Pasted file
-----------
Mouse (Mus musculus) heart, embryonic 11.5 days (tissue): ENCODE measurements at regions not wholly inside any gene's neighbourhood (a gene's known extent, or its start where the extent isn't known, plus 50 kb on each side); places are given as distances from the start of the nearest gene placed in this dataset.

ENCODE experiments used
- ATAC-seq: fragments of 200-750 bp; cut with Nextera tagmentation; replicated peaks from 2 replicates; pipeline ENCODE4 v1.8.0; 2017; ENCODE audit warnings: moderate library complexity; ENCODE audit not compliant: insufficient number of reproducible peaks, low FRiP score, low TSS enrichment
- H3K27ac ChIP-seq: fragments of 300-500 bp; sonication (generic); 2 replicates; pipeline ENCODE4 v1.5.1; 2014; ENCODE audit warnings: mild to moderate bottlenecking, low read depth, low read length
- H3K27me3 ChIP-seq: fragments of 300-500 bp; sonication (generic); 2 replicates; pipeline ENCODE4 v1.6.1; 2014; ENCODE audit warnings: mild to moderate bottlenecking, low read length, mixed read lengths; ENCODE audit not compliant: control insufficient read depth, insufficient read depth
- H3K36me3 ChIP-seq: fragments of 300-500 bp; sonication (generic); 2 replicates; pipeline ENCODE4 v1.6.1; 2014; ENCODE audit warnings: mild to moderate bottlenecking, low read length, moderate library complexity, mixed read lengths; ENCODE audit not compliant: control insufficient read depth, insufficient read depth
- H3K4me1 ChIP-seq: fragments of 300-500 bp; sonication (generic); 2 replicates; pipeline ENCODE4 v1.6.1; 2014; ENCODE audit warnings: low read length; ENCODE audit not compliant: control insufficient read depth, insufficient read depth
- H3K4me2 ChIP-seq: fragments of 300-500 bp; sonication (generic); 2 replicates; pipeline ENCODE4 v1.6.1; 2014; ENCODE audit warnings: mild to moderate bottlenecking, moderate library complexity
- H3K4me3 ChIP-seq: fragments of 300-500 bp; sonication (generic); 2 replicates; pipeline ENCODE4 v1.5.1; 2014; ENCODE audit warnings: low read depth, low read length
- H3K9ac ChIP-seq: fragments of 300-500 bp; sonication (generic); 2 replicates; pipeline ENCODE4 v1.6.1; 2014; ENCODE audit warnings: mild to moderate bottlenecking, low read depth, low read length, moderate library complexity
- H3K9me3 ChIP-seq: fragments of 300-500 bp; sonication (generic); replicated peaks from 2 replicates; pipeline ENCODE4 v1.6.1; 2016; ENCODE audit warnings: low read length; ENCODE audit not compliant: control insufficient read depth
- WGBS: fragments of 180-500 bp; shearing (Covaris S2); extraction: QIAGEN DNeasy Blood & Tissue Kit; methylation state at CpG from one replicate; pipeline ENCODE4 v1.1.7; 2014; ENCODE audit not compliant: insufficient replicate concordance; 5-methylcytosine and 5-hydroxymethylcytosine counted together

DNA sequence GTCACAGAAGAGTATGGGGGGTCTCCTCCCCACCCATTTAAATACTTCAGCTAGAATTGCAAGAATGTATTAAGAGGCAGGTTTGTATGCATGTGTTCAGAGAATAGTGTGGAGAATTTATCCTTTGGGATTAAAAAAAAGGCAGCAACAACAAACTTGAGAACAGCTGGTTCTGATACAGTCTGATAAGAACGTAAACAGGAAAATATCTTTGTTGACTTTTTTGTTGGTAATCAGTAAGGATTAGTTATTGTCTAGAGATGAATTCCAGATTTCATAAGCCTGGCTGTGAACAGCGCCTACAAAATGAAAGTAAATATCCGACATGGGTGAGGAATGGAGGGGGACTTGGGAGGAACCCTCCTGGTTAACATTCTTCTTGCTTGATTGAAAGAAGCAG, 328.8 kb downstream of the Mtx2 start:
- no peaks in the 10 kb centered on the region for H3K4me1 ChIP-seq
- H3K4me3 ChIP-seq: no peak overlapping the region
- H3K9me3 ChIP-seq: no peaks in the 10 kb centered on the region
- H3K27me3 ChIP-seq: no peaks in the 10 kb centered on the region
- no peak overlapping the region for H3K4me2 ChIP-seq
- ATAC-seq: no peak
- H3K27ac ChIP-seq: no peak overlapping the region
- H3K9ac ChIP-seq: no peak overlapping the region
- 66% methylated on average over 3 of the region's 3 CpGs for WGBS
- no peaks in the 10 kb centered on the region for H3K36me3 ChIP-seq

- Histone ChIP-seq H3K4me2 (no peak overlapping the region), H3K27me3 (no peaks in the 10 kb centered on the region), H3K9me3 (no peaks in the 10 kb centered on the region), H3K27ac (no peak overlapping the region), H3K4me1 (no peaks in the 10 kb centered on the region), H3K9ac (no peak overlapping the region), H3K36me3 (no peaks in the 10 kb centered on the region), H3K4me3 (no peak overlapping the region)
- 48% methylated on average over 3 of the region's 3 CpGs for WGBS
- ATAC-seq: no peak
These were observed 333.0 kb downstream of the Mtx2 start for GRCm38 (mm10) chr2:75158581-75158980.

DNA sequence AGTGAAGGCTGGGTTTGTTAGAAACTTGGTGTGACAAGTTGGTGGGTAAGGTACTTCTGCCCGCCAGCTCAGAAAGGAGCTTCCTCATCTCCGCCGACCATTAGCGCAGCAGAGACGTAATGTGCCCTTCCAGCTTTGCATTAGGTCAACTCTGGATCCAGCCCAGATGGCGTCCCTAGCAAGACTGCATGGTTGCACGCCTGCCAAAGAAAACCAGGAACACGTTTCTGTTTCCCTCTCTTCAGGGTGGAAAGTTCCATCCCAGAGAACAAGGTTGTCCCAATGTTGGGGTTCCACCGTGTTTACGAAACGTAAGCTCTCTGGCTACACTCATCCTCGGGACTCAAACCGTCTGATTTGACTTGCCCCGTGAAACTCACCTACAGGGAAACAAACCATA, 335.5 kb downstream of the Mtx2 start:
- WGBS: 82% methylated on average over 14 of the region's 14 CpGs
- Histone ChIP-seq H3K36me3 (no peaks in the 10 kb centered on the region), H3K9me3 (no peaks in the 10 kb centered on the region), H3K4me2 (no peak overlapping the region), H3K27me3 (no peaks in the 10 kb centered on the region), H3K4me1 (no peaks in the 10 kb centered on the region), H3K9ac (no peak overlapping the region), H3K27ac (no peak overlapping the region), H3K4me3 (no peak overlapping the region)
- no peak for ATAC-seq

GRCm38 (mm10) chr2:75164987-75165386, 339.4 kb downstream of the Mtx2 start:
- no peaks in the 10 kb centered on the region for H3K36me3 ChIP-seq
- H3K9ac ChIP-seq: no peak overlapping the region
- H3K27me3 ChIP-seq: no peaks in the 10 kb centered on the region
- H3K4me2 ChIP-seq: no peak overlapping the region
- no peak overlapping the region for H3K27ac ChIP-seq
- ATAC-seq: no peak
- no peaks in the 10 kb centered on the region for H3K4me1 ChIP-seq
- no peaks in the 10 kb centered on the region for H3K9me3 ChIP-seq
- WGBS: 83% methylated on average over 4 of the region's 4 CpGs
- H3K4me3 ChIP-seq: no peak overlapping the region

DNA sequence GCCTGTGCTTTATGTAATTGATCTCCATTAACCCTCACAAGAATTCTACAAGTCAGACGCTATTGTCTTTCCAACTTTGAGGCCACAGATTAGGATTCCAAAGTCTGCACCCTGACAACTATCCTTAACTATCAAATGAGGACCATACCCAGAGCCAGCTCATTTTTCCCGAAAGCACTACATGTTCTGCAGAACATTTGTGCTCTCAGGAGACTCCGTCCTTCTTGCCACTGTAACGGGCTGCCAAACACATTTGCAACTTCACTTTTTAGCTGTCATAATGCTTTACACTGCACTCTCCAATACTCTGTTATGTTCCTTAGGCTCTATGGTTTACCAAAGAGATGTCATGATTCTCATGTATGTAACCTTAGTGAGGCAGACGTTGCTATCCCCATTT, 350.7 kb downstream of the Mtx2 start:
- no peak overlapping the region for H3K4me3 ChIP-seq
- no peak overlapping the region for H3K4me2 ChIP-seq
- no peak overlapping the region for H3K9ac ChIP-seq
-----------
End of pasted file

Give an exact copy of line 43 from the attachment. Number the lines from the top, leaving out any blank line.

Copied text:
DNA sequence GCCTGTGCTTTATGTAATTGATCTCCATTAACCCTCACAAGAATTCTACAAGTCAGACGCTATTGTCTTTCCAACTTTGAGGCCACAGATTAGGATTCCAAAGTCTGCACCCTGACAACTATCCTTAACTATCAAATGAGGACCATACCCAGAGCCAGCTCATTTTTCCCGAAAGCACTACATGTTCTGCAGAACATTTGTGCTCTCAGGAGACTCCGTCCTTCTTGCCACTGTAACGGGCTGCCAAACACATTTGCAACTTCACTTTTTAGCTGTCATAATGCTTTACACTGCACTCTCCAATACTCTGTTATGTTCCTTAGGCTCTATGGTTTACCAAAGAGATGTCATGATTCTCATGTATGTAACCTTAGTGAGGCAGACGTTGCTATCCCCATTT, 350.7 kb downstream of the Mtx2 start: